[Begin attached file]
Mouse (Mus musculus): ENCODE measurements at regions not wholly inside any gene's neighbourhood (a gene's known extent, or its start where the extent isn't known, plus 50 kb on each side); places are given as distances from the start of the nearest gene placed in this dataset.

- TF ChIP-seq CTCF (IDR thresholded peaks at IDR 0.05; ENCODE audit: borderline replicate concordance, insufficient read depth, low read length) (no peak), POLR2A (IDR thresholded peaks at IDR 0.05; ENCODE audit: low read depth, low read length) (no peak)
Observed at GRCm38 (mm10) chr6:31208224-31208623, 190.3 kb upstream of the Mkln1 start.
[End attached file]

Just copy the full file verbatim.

Mouse (Mus musculus): ENCODE measurements at regions not wholly inside any gene's neighbourhood (a gene's known extent, or its start where the extent isn't known, plus 50 kb on each side); places are given as distances from the start of the nearest gene placed in this dataset.

- TF ChIP-seq CTCF (IDR thresholded peaks at IDR 0.05; ENCODE audit: borderline replicate concordance, insufficient read depth, low read length) (no peak), POLR2A (IDR thresholded peaks at IDR 0.05; ENCODE audit: low read depth, low read length) (no peak)
Observed at GRCm38 (mm10) chr6:31208224-31208623, 190.3 kb upstream of the Mkln1 start.